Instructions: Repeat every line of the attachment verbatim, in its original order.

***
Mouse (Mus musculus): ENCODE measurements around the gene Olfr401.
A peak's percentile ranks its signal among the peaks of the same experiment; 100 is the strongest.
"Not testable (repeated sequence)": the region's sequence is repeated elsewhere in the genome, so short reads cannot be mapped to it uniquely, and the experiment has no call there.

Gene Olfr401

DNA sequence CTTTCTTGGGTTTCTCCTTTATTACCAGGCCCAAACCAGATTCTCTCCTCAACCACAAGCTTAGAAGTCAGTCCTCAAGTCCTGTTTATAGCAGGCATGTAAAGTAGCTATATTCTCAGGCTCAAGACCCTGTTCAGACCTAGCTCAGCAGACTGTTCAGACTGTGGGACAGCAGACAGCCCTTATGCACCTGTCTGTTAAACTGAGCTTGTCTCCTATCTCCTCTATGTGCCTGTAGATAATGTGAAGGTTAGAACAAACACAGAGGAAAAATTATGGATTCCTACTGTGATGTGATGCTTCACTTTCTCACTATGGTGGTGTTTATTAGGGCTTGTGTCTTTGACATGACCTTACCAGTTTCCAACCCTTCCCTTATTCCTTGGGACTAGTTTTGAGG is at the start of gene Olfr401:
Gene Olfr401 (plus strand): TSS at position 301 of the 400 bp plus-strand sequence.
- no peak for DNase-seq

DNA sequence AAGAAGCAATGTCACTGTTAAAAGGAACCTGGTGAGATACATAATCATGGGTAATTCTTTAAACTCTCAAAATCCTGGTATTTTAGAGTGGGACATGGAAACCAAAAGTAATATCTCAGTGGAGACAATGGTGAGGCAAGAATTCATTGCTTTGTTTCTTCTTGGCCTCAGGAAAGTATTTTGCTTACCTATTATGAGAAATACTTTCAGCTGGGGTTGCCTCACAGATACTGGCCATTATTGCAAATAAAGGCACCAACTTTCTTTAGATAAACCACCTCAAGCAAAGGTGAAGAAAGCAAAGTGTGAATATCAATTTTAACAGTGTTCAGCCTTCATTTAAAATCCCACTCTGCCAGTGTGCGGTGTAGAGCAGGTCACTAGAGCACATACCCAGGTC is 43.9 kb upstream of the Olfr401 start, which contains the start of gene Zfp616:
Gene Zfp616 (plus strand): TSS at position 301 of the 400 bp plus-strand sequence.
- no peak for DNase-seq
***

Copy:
Mouse (Mus musculus): ENCODE measurements around the gene Olfr401.
A peak's percentile ranks its signal among the peaks of the same experiment; 100 is the strongest.
"Not testable (repeated sequence)": the region's sequence is repeated elsewhere in the genome, so short reads cannot be mapped to it uniquely, and the experiment has no call there.

Gene Olfr401

DNA sequence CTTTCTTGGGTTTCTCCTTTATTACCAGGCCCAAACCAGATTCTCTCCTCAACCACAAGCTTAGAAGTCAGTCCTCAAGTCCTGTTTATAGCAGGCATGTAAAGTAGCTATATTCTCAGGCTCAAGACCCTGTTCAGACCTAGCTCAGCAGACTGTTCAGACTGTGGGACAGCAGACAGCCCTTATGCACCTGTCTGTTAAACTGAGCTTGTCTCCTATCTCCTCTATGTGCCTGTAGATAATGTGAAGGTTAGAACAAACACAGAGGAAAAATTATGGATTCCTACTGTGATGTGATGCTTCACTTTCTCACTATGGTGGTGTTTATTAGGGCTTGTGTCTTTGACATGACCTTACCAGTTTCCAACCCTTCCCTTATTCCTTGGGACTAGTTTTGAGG is at the start of gene Olfr401:
Gene Olfr401 (plus strand): TSS at position 301 of the 400 bp plus-strand sequence.
- no peak for DNase-seq

DNA sequence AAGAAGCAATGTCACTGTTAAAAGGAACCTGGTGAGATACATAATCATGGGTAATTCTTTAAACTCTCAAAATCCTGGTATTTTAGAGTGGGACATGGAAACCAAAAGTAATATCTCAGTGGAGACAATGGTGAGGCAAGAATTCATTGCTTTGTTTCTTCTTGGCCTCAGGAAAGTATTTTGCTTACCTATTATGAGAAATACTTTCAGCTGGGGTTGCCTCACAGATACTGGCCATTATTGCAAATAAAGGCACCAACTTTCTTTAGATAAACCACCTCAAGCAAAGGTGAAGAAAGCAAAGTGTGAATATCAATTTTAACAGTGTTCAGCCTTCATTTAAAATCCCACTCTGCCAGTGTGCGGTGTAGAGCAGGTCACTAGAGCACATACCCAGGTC is 43.9 kb upstream of the Olfr401 start, which contains the start of gene Zfp616:
Gene Zfp616 (plus strand): TSS at position 301 of the 400 bp plus-strand sequence.
- no peak for DNase-seq